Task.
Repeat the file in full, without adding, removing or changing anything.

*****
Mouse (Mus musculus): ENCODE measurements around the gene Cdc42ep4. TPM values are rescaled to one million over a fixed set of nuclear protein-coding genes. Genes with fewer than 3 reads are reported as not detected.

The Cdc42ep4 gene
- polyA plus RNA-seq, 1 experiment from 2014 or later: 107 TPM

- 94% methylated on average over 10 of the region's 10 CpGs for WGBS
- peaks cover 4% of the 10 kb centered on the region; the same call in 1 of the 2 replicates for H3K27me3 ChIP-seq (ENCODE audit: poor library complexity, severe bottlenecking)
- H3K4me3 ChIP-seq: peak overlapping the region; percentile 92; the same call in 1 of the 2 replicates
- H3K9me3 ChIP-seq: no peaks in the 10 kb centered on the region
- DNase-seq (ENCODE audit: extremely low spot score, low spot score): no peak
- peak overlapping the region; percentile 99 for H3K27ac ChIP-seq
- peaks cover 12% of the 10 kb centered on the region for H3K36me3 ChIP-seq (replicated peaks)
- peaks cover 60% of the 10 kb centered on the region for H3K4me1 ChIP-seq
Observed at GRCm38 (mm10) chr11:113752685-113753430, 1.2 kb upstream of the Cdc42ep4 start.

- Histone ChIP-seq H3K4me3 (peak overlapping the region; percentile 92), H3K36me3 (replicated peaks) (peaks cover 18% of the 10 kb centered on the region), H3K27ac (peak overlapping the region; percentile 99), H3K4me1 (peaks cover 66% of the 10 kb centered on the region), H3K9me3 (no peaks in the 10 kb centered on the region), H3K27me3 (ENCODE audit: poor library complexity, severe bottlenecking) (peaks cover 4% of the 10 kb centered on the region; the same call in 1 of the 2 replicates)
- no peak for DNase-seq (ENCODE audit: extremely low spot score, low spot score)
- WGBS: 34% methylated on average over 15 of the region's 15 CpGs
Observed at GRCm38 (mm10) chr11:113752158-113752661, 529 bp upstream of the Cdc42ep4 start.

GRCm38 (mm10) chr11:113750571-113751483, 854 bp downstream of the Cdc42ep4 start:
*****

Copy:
Mouse (Mus musculus): ENCODE measurements around the gene Cdc42ep4. TPM values are rescaled to one million over a fixed set of nuclear protein-coding genes. Genes with fewer than 3 reads are reported as not detected.

The Cdc42ep4 gene
- polyA plus RNA-seq, 1 experiment from 2014 or later: 107 TPM

- 94% methylated on average over 10 of the region's 10 CpGs for WGBS
- peaks cover 4% of the 10 kb centered on the region; the same call in 1 of the 2 replicates for H3K27me3 ChIP-seq (ENCODE audit: poor library complexity, severe bottlenecking)
- H3K4me3 ChIP-seq: peak overlapping the region; percentile 92; the same call in 1 of the 2 replicates
- H3K9me3 ChIP-seq: no peaks in the 10 kb centered on the region
- DNase-seq (ENCODE audit: extremely low spot score, low spot score): no peak
- peak overlapping the region; percentile 99 for H3K27ac ChIP-seq
- peaks cover 12% of the 10 kb centered on the region for H3K36me3 ChIP-seq (replicated peaks)
- peaks cover 60% of the 10 kb centered on the region for H3K4me1 ChIP-seq
Observed at GRCm38 (mm10) chr11:113752685-113753430, 1.2 kb upstream of the Cdc42ep4 start.

- Histone ChIP-seq H3K4me3 (peak overlapping the region; percentile 92), H3K36me3 (replicated peaks) (peaks cover 18% of the 10 kb centered on the region), H3K27ac (peak overlapping the region; percentile 99), H3K4me1 (peaks cover 66% of the 10 kb centered on the region), H3K9me3 (no peaks in the 10 kb centered on the region), H3K27me3 (ENCODE audit: poor library complexity, severe bottlenecking) (peaks cover 4% of the 10 kb centered on the region; the same call in 1 of the 2 replicates)
- no peak for DNase-seq (ENCODE audit: extremely low spot score, low spot score)
- WGBS: 34% methylated on average over 15 of the region's 15 CpGs
Observed at GRCm38 (mm10) chr11:113752158-113752661, 529 bp upstream of the Cdc42ep4 start.

GRCm38 (mm10) chr11:113750571-113751483, 854 bp downstream of the Cdc42ep4 start: